Philippine, Thai stocks off lows as Indonesia shares cut losses on central bank growth view, record-low rates


MANILA, Sept 21 (Reuters): Stocks in the Philippines and Thailand bounced off multi-week lows, while shares in Singapore recouped some of the near 1% loss incurred in the previous session on Tuesday (Sept 21).

Indonesian stocks also pared losses on Tuesday after its central bank affirmed growth targets, left interest rates at a record low, and tried to allay fears about the fallout from a potential tapering in stimulus by the US Federal Reserve.

Other equities in the region rebounded from steep losses seen in the previous session, even as worries about the impact of debt troubles at China Evergrande loomed.

Jakarta's benchmark index trimmed losses to trade 0.3% lower by 0730 GMT and the rupiah was about flat. Favouring an approach that does not pressure the rupiah, Bank Indonesia (BI) said the impact of Fed tapering would not be as severe as that seen during the U.S. central bank's hawkish move in 2013, widely referred to as the "taper tantrum".

BI Governor Perry Warjiyo said the country's low current account deficit also insulated it from a jolt, and backed the economy to grow between 3.5% to 4.3% this year. Indonesia has been on a tentative path to recovery from the COVID-19 pandemic in recent weeks.

It reported on Monday its lowest daily case count since August 2020 and further eased restrictions in Java and on its resort island Bali.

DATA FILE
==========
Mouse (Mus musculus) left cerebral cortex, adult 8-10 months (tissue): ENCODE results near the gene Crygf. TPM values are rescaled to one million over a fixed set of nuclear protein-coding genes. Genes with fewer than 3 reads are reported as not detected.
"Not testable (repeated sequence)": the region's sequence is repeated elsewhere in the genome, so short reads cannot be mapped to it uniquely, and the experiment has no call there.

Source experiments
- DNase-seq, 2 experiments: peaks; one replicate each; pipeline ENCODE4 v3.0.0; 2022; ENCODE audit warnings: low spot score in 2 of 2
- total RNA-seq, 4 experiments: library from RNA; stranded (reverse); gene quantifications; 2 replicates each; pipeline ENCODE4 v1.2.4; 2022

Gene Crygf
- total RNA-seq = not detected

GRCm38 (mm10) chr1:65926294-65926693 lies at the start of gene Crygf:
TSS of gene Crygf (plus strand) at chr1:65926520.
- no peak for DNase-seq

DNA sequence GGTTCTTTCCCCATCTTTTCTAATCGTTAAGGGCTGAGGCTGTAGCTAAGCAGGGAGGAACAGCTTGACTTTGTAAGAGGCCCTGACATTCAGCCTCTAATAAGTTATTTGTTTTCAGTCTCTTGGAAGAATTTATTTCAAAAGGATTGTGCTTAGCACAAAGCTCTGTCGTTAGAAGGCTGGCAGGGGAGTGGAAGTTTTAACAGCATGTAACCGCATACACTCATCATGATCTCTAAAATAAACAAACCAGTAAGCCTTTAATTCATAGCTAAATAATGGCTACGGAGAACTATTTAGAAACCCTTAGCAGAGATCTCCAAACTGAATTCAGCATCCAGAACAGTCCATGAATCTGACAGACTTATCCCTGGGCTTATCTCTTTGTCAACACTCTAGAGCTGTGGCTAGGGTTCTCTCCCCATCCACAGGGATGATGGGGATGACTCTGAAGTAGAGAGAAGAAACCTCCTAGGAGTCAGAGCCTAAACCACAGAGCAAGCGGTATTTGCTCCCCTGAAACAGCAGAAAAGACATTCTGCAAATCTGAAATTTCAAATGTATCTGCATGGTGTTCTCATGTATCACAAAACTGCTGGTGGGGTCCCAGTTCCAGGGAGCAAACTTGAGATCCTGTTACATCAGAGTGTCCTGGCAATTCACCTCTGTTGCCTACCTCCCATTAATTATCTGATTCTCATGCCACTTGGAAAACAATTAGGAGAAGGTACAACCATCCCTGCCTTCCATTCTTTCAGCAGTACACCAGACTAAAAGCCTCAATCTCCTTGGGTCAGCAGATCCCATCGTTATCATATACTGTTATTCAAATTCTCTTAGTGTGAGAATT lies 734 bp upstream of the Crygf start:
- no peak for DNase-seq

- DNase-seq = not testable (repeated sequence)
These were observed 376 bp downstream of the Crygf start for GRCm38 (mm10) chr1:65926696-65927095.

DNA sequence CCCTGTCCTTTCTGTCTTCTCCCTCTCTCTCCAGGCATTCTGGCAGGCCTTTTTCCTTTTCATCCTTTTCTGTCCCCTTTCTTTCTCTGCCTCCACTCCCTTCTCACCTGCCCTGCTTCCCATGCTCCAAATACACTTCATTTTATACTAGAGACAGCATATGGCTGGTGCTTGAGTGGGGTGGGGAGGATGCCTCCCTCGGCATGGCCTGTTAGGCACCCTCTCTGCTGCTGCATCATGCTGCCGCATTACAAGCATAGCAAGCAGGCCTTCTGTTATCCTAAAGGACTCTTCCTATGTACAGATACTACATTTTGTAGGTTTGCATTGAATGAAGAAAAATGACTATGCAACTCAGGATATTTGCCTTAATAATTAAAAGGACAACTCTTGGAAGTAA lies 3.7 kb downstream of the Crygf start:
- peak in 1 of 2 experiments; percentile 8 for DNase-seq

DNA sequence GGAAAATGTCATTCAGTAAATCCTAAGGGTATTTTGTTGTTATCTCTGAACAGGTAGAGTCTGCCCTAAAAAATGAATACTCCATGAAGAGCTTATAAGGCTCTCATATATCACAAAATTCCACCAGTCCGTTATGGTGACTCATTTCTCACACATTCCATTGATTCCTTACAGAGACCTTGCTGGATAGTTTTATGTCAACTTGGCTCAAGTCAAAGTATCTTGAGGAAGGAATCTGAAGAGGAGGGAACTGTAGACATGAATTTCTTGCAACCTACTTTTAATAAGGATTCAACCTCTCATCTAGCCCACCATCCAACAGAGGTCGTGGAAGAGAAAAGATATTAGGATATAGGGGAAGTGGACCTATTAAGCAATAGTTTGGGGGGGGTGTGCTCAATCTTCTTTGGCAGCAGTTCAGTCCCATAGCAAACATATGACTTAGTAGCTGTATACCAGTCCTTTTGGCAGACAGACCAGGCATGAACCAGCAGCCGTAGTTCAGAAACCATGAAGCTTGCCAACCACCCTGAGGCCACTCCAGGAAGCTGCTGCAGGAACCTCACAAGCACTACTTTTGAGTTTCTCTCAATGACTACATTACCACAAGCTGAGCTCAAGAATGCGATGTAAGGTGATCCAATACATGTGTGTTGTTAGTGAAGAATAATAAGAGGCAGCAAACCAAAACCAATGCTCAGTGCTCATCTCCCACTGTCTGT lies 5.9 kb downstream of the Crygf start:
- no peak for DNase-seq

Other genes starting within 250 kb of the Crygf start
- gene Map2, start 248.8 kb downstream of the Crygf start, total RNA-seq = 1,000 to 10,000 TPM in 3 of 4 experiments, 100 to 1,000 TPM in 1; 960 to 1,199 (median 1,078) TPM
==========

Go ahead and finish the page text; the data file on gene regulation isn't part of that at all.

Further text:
"With inflation below the central bank's 2%-4% target, we expect Governor Warjiyo to have all the necessary space to retain his 'pro-growth' stance to support the recovery," said Nicholas Mapa, a senior economist at Dutch bank ING.

"We believe that BI will keep rates untouched for the balance of 2021 given the current inflation and growth situation."

Trading volumes were still slim as markets in China, Taiwan and South Korea were shut, and gains were limited by concerns of Evergrande defaulting on its massive debt pile.

Fears that the crisis could damage an already fragile Chinese economy and spill over into broader financial markets had sent Wall Street sharply lower overnight, though futures pointed to a rebound in US and European markets on Tuesday.

"Equities are showing tentative signs of stabilisation this morning, but Evergrande's situation remains highly volatile, and markets may be enjoying only a short-lived respite before China's markets reopen tomorrow," analysts at Dutch bank ING said.

Most regional currencies inched higher against the US dollar after skidding in recent sessions, while investors held out for updates on Evergrande as well as the Federal Reserve's stimulus tapering before making further bets.

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